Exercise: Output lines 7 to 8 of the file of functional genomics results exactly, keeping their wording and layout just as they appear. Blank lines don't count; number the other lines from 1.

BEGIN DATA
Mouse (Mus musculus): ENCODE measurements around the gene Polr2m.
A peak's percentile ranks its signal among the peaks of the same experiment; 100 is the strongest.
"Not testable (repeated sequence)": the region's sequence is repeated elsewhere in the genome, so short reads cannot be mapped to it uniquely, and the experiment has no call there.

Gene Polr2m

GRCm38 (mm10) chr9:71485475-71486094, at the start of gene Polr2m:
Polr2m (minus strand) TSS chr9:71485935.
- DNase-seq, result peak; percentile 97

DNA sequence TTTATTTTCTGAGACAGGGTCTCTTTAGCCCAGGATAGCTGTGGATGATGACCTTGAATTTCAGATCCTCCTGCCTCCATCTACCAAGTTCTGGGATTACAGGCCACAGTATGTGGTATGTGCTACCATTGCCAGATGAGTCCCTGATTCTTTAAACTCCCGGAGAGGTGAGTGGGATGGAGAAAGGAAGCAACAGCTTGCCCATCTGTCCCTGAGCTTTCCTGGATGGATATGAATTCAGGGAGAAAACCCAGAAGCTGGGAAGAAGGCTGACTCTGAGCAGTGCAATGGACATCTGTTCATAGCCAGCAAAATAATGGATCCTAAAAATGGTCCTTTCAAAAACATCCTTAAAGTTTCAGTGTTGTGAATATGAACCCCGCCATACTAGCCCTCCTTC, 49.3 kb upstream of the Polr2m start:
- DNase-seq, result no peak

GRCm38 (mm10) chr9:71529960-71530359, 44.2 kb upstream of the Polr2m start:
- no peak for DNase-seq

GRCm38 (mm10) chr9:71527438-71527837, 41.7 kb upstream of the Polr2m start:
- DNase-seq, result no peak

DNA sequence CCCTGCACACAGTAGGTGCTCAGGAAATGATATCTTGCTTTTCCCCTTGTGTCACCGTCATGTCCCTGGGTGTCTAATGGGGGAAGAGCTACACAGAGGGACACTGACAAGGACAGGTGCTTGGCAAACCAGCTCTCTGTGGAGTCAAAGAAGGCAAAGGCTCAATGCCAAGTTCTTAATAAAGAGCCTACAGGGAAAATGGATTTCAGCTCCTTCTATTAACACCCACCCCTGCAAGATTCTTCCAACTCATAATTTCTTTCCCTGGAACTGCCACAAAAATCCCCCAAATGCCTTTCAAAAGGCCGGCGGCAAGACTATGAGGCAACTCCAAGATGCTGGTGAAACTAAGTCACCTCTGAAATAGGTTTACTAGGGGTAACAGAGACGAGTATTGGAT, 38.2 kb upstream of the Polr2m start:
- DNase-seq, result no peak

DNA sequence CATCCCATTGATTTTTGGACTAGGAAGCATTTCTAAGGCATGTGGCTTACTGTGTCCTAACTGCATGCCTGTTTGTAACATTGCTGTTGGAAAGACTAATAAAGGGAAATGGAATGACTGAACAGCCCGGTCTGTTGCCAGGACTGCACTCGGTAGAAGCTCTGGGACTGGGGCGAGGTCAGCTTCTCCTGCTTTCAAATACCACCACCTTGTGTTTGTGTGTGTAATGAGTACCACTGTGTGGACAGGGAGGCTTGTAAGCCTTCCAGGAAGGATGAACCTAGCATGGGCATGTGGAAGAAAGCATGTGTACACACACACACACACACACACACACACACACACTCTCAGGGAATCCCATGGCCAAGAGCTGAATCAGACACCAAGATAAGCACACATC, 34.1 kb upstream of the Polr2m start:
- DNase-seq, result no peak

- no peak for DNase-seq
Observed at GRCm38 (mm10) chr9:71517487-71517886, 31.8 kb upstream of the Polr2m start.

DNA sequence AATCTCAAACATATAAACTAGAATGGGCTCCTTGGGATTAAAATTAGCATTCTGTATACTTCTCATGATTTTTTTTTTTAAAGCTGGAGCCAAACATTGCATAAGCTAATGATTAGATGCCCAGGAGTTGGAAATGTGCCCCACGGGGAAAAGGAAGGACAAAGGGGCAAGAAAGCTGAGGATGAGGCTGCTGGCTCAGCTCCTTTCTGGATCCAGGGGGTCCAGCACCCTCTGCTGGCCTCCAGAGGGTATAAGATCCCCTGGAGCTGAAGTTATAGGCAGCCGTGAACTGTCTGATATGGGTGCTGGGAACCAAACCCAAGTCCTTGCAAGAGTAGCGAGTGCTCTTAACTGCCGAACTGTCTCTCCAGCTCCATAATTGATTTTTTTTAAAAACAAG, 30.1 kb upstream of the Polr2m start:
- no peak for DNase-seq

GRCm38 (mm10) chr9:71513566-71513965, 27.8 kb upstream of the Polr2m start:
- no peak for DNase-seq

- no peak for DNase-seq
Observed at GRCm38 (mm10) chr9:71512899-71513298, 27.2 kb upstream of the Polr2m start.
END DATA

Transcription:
- DNase-seq, result peak; percentile 97

DNA sequence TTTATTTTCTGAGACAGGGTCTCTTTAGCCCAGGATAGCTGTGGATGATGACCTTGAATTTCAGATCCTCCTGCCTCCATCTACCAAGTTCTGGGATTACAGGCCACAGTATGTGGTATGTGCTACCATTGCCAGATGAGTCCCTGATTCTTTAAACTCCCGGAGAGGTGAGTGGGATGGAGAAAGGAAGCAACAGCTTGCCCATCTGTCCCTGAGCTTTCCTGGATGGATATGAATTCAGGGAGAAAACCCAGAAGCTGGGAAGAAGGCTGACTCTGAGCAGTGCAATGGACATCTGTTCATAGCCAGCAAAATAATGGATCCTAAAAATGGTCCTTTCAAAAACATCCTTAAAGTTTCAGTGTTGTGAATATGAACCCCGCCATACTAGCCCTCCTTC, 49.3 kb upstream of the Polr2m start: